The United States on Friday rebuked NAFTA-partner Canada, saying the country was not doing enough to clamp down on counterfeit goods, giving it the same ranking as China and India on a list of intellectual property offenders.
In an annual report on intellectual property rights violations by trading partners, the US Trade Representative's office downgraded Canada to the "priority watch list," which subjects it to a more intense level of scrutiny.
China has been on the priority watch list for 14 years and India makes a repeat appearance, as the USTR said neither country had done enough to protect patented and trademarked products.
"The ideas and creativity of American entrepreneurs fuel economic growth and employ millions of hardworking Americans," USTR Robert Lighthizer said in a statement.
"This report sends a clear signal to our trading partners that the protection of Americans' intellectual property rights is a top priority of the Trump administration."
The report does not trigger any immediate sanctions and comes after Washington hit China with steep import tariffs on $50 billion in goods for its alleged serial theft of American technology.
The US also filed a complaint against that country at the World Trade Organization.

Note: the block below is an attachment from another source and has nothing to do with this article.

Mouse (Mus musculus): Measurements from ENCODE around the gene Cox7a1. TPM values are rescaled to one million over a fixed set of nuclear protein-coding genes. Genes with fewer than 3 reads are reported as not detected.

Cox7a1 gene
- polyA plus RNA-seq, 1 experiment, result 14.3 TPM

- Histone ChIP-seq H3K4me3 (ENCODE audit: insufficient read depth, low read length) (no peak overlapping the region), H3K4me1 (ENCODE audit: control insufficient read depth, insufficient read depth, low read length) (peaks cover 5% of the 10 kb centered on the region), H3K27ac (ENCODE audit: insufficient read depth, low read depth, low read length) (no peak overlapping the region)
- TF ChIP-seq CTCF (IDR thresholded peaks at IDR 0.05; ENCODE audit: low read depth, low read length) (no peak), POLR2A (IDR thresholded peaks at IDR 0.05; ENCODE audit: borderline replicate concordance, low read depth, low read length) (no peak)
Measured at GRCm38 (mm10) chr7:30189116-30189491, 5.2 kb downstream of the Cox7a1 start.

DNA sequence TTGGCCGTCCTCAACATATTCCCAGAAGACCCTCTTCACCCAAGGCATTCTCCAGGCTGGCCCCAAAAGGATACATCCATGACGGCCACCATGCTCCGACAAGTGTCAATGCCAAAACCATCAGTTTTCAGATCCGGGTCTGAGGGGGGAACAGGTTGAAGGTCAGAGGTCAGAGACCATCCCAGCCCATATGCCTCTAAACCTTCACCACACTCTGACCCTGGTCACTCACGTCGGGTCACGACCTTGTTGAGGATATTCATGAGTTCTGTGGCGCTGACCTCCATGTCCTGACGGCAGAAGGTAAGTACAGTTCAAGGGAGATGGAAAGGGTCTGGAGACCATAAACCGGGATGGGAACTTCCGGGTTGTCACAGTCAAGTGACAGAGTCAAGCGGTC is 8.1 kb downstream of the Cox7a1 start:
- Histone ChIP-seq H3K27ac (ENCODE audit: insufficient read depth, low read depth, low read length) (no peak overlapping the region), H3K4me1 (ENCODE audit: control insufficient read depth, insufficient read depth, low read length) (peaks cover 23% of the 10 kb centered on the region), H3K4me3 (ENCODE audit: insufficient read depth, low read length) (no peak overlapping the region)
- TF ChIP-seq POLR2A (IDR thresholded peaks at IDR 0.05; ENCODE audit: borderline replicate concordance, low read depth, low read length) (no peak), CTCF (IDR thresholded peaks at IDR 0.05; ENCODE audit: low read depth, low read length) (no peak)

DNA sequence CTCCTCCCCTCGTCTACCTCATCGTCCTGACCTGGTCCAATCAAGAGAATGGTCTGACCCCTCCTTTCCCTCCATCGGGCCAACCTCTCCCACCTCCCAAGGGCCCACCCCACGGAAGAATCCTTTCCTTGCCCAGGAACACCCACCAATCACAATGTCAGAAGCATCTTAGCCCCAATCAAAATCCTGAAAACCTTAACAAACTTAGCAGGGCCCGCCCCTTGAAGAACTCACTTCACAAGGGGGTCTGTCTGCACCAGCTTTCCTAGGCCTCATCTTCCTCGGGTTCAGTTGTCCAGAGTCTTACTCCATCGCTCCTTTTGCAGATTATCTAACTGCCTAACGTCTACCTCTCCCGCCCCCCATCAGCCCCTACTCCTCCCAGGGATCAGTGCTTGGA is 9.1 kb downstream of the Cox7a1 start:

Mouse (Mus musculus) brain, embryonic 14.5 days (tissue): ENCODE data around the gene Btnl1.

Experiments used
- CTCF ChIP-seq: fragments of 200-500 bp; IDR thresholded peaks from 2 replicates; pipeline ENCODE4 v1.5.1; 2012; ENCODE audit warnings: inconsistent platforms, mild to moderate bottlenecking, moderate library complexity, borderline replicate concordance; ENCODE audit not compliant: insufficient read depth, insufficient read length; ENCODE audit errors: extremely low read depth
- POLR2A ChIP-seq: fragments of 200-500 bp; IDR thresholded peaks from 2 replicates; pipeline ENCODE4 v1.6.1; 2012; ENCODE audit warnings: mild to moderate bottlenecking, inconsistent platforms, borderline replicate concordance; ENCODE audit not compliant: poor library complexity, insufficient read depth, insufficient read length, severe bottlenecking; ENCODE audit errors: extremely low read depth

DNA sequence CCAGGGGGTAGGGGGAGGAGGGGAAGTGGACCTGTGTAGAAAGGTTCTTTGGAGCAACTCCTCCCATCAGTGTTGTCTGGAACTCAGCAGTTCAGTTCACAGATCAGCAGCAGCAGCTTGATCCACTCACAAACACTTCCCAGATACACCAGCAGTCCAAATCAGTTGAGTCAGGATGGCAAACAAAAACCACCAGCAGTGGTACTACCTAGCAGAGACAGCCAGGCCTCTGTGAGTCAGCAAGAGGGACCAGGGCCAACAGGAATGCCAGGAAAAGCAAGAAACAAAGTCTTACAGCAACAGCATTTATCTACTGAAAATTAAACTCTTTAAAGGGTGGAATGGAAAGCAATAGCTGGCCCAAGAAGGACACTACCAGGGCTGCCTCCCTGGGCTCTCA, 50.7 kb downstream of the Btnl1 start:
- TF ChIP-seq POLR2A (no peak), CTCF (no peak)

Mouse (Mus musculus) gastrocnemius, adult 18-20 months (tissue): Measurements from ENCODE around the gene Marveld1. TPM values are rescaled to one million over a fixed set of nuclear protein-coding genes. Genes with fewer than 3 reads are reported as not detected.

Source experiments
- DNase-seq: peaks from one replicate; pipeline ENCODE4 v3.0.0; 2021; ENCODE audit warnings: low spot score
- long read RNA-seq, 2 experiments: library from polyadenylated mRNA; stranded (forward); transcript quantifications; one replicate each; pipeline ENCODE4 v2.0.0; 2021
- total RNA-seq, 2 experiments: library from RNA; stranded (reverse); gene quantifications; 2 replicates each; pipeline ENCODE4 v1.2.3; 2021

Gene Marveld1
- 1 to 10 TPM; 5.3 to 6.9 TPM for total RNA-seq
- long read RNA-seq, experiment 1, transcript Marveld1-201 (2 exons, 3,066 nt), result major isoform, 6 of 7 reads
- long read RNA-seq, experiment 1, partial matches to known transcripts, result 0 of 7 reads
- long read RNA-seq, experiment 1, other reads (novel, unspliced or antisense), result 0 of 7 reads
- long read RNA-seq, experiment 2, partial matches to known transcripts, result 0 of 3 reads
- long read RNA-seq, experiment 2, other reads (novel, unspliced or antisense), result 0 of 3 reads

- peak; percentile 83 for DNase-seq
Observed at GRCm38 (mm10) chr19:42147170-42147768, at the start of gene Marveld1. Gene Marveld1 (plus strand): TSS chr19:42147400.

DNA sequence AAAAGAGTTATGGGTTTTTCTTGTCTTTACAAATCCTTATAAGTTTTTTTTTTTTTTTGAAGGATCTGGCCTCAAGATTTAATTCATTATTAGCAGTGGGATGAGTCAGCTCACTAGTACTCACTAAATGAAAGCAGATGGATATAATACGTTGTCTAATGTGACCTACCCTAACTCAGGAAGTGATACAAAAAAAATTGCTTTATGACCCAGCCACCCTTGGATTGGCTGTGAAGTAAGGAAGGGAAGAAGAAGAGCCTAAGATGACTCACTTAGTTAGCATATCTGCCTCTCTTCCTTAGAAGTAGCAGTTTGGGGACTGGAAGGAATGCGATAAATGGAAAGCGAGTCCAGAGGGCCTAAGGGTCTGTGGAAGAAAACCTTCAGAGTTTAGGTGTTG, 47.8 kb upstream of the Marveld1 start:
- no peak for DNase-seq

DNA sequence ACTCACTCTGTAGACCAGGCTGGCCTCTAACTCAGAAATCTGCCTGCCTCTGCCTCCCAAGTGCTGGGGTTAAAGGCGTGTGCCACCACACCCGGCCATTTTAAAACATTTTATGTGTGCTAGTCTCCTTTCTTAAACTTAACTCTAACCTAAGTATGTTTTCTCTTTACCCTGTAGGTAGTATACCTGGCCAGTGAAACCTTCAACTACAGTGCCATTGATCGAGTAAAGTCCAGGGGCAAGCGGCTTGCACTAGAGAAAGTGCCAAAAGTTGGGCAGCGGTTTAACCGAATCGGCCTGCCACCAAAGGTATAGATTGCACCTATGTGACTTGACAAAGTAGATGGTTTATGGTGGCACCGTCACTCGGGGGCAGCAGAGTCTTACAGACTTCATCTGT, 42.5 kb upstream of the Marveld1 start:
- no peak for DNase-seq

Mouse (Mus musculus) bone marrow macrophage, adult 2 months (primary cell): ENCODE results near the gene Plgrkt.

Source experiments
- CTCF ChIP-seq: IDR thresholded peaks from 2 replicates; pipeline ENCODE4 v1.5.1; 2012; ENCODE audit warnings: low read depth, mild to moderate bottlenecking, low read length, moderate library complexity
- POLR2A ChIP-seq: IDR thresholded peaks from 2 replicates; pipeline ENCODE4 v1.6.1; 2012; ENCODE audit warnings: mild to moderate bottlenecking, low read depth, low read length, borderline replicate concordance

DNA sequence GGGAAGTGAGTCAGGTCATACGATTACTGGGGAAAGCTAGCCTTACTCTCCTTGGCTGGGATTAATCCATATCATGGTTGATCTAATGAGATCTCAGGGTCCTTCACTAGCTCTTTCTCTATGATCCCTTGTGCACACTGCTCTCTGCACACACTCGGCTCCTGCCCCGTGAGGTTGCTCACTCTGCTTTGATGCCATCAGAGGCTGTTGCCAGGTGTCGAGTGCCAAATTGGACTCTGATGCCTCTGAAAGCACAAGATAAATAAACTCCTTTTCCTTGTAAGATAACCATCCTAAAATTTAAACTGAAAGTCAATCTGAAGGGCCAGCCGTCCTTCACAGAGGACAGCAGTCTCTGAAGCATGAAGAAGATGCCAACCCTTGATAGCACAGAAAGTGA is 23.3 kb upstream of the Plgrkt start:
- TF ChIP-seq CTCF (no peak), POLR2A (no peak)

There are 12 countries on the priority watch list and another 24 on the less-intense "watch list." Colombia also was downgraded this year, joining Argentina and Chile, while Mexico, also a partner in the North American Free Trade Agreement, is on the list of lesser offenders.
The USTR accused Canada of "failure to resolve key longstanding deficiencies in protection and enforcement," including failing to police counterfeit or pirated goods travelling across the border and failing to prosecute violators.
A USTR official told reporters the US had "very serious concerns" with Canada's intellectual property regime and "we want to see meaningful change."
The notice comes as Lighthizer is holding meetings with his NAFTA counterparts, Canada's Chrystia Freeland and Mexico's Ildefonso Guajardo, on revising the 24-year old free trade pact.
But the official declined to speculate on whether Canada's downgrade would be discussed in the meetings.
“Part of the reason for Canada's elevation is very longstanding frustration with enforcement and protection issues," the official told reporters.